32-bit versions of both Windows NT and Win9x, used preemptive multi-tasking. Single-user operating systems have no facilities to distinguish users, but may allow multiple programs to run in tandem. A multi-user operating system extends the basic concept of multi-tasking with facilities that identify processes and resources, such as disk space, belonging to multiple users, the system permits multiple users to interact with the system at the same time. Time-sharing operating systems schedule tasks for efficient use of the system and may include accounting software for cost allocation of processor time, mass storage and other resources to multiple users. A distributed operating system manages a group of distinct computers and makes them appear to be a single computer; the development of networked computers that could be linked and communicate with each other gave rise to distributed computing. Distributed computations are carried out on more than one machine; when computers in a group work in cooperation, they form a distributed system.
In an OS, distributed and cloud computing context, templating refers to creating a single virtual machine image as a guest operating system saving it as a tool for multiple running virtual machines. The technique is used both in virtualization and cloud computing management, is common in large server warehouses. Embedded operating systems are designed to be used in embedded computer systems, they are designed to operate on small machines like PDAs with less autonomy. They are able to operate with a limited number of resources, they are compact and efficient by design. Windows CE and Minix 3 are some examples of embedded operating systems. A real-time operating system is an operating system that guarantees to process events or data by a specific moment in time. A real-time operating system may be single- or multi-tasking, but when multitasking, it uses specialized scheduling algorithms so that a deterministic nature of behavior is achieved. An event-driven system switches between tasks based on their priorities or external events while time-sharing operating systems switch tasks based on clock interrupts.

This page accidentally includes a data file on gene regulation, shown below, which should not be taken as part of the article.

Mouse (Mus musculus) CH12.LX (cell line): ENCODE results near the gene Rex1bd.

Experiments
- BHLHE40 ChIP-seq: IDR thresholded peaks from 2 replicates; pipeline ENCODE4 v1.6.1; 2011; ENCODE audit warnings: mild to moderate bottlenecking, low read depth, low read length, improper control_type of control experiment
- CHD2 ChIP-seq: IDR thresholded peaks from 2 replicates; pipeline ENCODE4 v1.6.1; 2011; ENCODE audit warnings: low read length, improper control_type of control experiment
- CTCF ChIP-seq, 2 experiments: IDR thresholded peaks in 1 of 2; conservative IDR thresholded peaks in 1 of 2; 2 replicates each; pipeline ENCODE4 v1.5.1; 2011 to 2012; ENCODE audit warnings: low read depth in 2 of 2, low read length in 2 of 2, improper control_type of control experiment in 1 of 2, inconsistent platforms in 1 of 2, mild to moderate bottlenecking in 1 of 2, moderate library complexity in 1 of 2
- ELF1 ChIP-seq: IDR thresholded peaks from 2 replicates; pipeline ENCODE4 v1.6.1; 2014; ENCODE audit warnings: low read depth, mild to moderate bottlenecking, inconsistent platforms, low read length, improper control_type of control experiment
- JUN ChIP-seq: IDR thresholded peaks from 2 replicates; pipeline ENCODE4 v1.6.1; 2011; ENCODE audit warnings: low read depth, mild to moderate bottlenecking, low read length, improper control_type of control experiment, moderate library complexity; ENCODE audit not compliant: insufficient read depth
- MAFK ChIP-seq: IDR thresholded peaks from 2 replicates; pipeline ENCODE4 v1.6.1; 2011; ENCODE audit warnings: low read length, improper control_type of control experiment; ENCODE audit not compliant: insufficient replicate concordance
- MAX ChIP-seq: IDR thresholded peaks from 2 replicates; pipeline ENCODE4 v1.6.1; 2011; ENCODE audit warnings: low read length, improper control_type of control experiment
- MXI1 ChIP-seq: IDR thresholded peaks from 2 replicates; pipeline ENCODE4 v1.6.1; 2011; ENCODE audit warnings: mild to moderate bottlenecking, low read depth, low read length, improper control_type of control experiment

A library operating system is one in which the services that a typical operating system provides, such as networking, are provided in the form of libraries and composed with the application and configuration code to construct a unikernel: a specialized, single address space, machine image that can be deployed to cloud or embedded environments. Early computers were built to perform a series of single tasks, like a calculator. Basic operating system features were developed in the 1950s, such as resident monitor functions that could automatically run different programs in succession to speed up processing. Operating systems did not exist in their more complex forms until the early 1960s. Hardware features were added, that enabled use of runtime libraries and parallel processing; when personal computers became popular in the 1980s, operating systems were made for them similar in concept to those used on larger computers. In the 1940s, the earliest electronic digital systems had no operating systems.